The Lord Is Near Us
in Our Conscience, in His Word,
in His Personal Presence in the Eucharist
A Homily on Deuteronomy 4:7
In today's reading there is a marvelous saying,
in which we can sense all the joy of Israel at its redemption: "What
great nation is there that has a god so near to it as the LORD our God
is to us, whenever we call upon him?" (Deut 4:7).
Saint Thomas Aquinas took up this saying in his reflections for the Feast
of Corpus Christi. In doing so, he showed how we Christians in the
Church of the New Covenant can pronounce these words with yet more reason
and more joy and with thankfulness than Israel could; in doing so, he
showed how this saying, in the Church of Jesus Christ, has acquired a
depth of meaning hitherto unsuspected: God has truly come to dwell among
us in the Eucharist, He became flesh so that he might become bread. He
gave himself to enter into the "fruit of the earth and the work of
human hands"; thus he puts himself in our hands and into our hearts.
God is not the great unknown, whom we can but dimly conceive. We need
not fear, as heathen do, that he might be capricious and bloodthirsty
or too far away and too great to hear men. He is there, and we always
know where we can find him, where he allows himself to be found and is
waiting for us. Today this should once more sink into our hearts: God
is near. God knows us. God is waiting for us in Jesus Christ in the Blessed
Sacrament. Let us not leave him waiting in vain! Let us not, through distraction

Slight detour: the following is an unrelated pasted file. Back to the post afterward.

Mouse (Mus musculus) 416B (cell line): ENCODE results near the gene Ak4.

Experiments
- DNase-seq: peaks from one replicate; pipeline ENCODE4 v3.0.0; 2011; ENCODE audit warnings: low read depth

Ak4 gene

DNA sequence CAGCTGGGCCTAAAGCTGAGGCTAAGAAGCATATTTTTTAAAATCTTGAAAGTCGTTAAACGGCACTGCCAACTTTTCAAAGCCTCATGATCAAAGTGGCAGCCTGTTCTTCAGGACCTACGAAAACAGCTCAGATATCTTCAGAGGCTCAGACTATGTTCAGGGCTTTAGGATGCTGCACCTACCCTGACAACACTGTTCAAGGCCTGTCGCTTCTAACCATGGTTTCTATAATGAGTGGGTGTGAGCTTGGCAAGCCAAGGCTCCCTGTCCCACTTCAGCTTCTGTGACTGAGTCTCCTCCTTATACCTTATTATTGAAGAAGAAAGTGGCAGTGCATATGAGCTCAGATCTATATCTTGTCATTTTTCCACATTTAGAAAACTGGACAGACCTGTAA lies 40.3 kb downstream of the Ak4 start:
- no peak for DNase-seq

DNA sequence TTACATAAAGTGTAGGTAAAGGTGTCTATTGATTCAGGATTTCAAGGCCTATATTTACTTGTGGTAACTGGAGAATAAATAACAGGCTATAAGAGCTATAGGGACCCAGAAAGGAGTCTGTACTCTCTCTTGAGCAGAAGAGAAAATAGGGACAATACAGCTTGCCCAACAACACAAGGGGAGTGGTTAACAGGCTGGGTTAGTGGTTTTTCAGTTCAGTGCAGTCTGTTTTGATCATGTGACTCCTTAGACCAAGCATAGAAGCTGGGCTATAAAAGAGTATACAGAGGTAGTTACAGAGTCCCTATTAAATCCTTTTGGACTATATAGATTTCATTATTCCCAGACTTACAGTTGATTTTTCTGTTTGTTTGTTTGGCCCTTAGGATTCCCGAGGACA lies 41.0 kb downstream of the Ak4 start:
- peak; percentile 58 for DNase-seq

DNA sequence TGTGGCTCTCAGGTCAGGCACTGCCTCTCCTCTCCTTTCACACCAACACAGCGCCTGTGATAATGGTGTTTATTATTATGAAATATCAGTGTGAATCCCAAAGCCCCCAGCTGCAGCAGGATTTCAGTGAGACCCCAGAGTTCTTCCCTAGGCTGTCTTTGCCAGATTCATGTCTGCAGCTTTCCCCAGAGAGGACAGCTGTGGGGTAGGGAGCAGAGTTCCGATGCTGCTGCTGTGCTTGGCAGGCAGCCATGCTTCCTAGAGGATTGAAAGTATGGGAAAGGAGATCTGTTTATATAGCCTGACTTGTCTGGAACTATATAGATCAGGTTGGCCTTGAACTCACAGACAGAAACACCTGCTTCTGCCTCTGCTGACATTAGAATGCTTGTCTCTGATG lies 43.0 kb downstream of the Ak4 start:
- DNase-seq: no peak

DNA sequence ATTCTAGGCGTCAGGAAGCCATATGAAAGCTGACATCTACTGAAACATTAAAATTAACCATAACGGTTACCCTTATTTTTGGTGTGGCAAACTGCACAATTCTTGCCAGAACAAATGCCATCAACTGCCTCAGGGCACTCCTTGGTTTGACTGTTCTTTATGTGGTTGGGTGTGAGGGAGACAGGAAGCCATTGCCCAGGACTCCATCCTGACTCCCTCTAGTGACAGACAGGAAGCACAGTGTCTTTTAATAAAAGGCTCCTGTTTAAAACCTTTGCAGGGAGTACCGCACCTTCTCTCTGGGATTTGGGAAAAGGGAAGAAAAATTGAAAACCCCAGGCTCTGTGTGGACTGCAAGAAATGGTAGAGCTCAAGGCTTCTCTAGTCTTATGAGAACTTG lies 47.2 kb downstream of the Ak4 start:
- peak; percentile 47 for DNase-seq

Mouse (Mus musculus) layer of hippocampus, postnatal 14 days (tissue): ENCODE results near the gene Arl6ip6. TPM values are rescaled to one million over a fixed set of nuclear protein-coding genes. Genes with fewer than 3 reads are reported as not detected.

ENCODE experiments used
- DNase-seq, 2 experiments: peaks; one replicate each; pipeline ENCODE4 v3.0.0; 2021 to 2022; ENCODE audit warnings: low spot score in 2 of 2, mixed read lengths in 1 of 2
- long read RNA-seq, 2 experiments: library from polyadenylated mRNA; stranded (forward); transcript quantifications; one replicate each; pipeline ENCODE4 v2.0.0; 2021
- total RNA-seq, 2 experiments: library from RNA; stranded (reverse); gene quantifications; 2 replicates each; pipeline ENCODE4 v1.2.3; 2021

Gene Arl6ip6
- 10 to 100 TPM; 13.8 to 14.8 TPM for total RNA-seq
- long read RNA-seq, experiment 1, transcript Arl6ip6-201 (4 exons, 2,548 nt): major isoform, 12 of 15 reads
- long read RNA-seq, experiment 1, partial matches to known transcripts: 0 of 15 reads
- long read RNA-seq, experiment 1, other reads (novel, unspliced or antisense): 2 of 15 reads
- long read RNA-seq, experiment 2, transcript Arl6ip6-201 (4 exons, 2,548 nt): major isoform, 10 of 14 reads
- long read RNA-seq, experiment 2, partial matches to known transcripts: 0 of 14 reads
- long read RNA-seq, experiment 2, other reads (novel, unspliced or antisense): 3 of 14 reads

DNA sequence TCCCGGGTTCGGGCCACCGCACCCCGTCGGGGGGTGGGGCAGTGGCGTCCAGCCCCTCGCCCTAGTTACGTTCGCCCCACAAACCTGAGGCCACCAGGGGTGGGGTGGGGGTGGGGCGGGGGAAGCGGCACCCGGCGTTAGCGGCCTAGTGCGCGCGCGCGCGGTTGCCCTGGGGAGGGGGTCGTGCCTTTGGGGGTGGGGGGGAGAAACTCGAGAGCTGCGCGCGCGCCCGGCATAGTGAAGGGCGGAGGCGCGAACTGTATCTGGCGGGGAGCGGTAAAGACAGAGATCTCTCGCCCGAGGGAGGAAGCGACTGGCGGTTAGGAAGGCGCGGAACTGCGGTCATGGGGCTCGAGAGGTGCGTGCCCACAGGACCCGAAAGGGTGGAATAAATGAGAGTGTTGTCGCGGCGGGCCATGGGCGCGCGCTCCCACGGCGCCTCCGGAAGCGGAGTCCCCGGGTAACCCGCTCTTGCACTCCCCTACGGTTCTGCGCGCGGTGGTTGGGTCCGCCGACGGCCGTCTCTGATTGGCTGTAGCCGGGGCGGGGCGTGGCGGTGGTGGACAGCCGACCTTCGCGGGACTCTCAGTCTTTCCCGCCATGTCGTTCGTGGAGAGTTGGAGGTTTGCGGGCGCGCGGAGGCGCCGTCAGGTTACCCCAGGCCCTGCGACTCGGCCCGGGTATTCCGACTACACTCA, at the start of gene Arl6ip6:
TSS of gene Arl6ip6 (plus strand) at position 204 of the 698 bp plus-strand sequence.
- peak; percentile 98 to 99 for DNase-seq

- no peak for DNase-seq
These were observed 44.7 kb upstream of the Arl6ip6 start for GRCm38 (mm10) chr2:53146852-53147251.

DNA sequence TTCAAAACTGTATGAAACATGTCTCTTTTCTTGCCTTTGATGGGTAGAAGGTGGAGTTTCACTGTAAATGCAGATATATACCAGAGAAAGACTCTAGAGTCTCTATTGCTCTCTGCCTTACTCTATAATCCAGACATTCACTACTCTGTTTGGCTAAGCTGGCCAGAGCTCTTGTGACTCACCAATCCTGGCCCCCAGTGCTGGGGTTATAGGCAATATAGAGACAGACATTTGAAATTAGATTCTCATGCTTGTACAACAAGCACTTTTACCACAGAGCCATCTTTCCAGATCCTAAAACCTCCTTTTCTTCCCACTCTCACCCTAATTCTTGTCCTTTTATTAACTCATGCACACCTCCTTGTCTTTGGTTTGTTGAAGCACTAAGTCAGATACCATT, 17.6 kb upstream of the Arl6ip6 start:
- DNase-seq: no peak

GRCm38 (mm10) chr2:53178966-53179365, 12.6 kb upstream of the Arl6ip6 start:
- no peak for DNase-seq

and lethargy, pass by the greatest and most important thing life offers
us. We should let ourselves be reminded, by today's reading, of the wonderful
mystery kept close within the walls of our churches. Let us not pass it
heedlessly by. Let us take time, in the course of the week, in passing,
to go in and spend a moment with the Lord who is so near. During the day
our churches should not be allowed to be dead houses, standing empty and
seemingly useless. Jesus Christ's invitation is always being proffered
from them. This sacred proximity to us is always alive in them. It is
always calling us and inviting us in. This is what is lovely about Catholic
churches, that within them there is, as it were, always worship, because
the eucharistic presence of the Lord dwells always within them.
And a second thing: let us never forget that Sunday is the Lord's day.
It is not an arbitrary decision of the Church, requiring us to attend
Mass on Sunday. This is never a duty laid upon us from without; it is
the royal privilege of the Christian to share in paschal fellowship with
the Lord, in the Paschal Mystery. The Lord has made the first day of the
week his own day, on which he comes to us, on which he spreads the table
for us and invites us to share with him. We can see, in the Old Testament
passage at which we are looking, that the Israelites saw in the presence
of God, not a burden, but the basis of their pride and their joy. And
indeed the Sunday fellowship with the Lord is not a burden, but a grace,
a gift, which lights up the whole week, and we would be cheating ourselves
if we withdrew from it.